Lord Laird 'a gentleman, a real character, a committed unionist, a wind-up merchant, an Orangeman to the core, a fantastic colleague, one of a kind, a great dad and husband'
It was like one of those days when the Ulster Unionist Party was in its pomp. Five peers of the realm, all former big beasts of the party, had gathered in a church in east Belfast for a service of thanksgiving for the life of Lord Laird of Artigarvan.
He may not have achieved the same political profile as Lord Kilclooney (John Taylor), Lord (Ken) Maginnis, Lord (David) Trimble, Lord (Reg) Empey or Lord (Denis) Rogan, yet he was a man who made his mark on society here and in his party in a number of ways.
The current leader of the party, Robin Swann, doubtless wishes it was in the same popular state as when Lord Laird, know to his family and friends as John Dunn Laird, joined in 1970 as the youngest Stormont MP at the age of 26. He took over the St Anne's seat in Belfast from his father Dr Norman Laird, who died suddenly of a heart attack.
Historian Lord Bew, who is chair of the Committee on Standards in Public Life, and Labour peeress Baroness May Blood, formerly an active trade unionist in Northern Ireland, were also among the congregation which filled the church.
Lord Laird came from a home steeped in unionist politics - his mother Margaret was a Belfast councillor.
The service of thanksgiving on Saturday was conducted by the Rev Mervyn Gibson, Grand Secretary of the Grand Lodge of Ireland, who had been with Lord Laird on Tuesday last, the day he died.
As the congregation entered the Christian Fellowship Church on Belmont Road, a lone bagpiper, Graham Harris, who runs a Scottish kilt shop in Sandy Row, played a number of laments and hymns and also led Rev Gibson and Lord Laird's family - wife Carol, daughter Alison and son David, to the front of the church. The coffin bearing a large floral tribute was already in place.
After the opening hymn, What A Friend We Have In Jesus, there was a nod to Lord Laird's abiding passion in the Ulster-Scots culture. A leading member of the Ulster-Scots community and friend of Lord Laird, John Erskine, read the 23rd Psalm in the Ulster-Scots dialect. Lord Empey also did a reading as did Alison, who chose the Rudyard Kipling poem, If.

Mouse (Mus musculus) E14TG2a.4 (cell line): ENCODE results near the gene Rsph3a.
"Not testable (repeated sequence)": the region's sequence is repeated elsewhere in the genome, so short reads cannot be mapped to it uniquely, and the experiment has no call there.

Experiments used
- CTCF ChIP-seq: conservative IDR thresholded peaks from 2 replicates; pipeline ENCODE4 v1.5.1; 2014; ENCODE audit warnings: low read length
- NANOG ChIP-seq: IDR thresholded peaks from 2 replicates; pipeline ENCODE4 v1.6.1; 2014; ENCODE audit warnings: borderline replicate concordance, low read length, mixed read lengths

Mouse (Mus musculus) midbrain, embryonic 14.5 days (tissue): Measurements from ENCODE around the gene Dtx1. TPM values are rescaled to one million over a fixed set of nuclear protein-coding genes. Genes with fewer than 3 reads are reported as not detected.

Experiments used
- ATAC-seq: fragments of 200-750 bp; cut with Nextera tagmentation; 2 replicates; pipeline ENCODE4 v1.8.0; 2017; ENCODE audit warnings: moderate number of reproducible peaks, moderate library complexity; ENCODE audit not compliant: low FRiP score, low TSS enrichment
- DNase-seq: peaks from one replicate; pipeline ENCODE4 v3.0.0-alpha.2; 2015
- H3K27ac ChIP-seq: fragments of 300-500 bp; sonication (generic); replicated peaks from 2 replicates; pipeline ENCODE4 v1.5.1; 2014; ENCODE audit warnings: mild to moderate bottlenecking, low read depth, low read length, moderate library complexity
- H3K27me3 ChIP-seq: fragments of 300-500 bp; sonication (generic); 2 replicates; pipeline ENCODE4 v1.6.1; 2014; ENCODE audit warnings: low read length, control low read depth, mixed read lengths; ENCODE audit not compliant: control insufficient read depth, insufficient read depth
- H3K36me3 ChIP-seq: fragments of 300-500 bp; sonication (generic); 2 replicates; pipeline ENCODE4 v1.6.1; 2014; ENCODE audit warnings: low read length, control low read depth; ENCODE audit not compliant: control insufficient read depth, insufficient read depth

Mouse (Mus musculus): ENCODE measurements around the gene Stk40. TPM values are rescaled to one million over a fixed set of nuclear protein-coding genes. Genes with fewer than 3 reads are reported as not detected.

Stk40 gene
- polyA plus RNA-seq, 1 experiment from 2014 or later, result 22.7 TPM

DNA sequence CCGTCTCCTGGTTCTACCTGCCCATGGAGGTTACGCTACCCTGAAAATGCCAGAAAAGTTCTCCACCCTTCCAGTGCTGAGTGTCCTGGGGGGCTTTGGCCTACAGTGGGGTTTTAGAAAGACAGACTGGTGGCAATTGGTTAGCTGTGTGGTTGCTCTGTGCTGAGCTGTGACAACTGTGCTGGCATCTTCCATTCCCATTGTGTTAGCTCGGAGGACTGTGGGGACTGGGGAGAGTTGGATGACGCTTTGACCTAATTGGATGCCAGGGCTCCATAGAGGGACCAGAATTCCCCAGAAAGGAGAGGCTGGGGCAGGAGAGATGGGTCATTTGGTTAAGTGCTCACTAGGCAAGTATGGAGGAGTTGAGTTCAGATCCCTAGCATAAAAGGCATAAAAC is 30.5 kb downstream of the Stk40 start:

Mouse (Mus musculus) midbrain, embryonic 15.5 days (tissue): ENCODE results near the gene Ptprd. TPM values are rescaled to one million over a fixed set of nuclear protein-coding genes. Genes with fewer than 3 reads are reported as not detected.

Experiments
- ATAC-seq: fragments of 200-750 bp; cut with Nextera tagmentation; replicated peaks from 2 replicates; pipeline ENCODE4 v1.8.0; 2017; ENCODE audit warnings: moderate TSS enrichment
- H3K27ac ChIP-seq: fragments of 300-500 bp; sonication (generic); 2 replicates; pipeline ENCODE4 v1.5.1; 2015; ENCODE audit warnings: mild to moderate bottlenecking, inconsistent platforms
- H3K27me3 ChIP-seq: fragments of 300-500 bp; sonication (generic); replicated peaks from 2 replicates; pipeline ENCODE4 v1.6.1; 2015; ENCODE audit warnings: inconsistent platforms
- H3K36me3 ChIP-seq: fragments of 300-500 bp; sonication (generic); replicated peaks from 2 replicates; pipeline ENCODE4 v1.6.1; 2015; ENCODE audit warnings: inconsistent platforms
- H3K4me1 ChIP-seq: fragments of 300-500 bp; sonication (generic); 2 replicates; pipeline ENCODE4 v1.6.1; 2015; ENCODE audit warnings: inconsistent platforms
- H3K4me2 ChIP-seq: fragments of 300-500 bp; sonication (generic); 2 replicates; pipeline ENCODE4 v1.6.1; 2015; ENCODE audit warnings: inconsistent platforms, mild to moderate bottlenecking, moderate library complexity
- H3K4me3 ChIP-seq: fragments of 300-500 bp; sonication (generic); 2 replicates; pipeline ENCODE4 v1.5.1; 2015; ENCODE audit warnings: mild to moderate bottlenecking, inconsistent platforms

Rev Gibson admitted that giving the address was one of his easiest tasks giving the huge amount of information available about the life of Lord Laird, but also one of the most difficult tasks, because he was "something special and a true friend".
He read some of the virtues used to describe Lord Laird - a gentleman, a real character, a committed unionist, a wind-up merchant, an Orangeman to the core, a great colleague, one of a kind, a great dad and husband were among those listed.
Rev Gibson in his address revealed many nuggets of information about Lord Laird which were hitherto not widely known by the public. Born in April 1944 in Belfast he was the younger of two sons, and is survived by his brother Jimmy who could not be at the service.
The boys grew up on the Somerton Road in north Belfast next door to the Jewish synagogue and spent many childhood days at his mother's home in Artigarvan, a townland three miles outside Strabane, and a place which Lord Laird often described as the greatest place on Earth, and which he used in his title.
Lord Laird met his future wife at a dance in the Floral Hall in north Belfast. Carol was from Fermanagh and a nurse at the Throne Hospital in Newtownabbey. They were married in 1971 in Fermanagh and it was after Stormont was suspended and the couple were expecting their first child that Lord Laird decided to abandon frontline politics and started a public relations agency in the front room of his home.
That proved a huge commercial success and today - he sold it many years ago when it was renamed JComms - it is the longest-surviving public relations agency in Northern Ireland. In many ways Lord Laird is regarded as one of the founding fathers of the industry in the province.
But while Lord Laird was no longer a frontline politician he was regarded as a good sounding board and advisor, and was rewarded with a peerage in 1999.
The Orange Order was another passion of his. He joined in 1966 and became Worshipful Master of his Lodge in 1973. In keeping with his flamboyant character he often dressed up in colourful period costume and was keen, as Rev Gibson said, to show true Orange hospitality in the tent at the Twelfth field.
He also helped to found two Orange Lodges, including one at Westminster.
From childhood he had a deep interest in trams and trains and in adulthood one room of his home was dedicated to model railway layouts with numerous engines and carriages on display.
Lord Laird suffered a heart attack in 2007 and was fitted with an implantable defibrillator. This malfunctioned in 2011 and had to be replaced.
Earlier this year he admitted that ill health was curtailing his duties in the House of Lords - the distance from his office to the chamber meant he was unable to attend as many votes as he would have liked.
His final illness began two weeks before his death when he was admitted to the Royal Victoria Hospital in Belfast and later transferred to Belfast City Hospital, where he died on July 10.
Rev Gibson admitted that Lord Laird was not a regular churchgoer but he felt that he would have made his peace with the Lord in his own inimitable way.
Lord Laird's funeral was to take place today at Roselawn Crematorium at 10.30am. It was primarily intended as a service for family and close friends.
Ahead of his funeral service today, the family of the late Lord Laird were joined at the weekend by peers and political commentators for a service of thanksgiving that revealed many new nuggets of information about him. Laurence White reports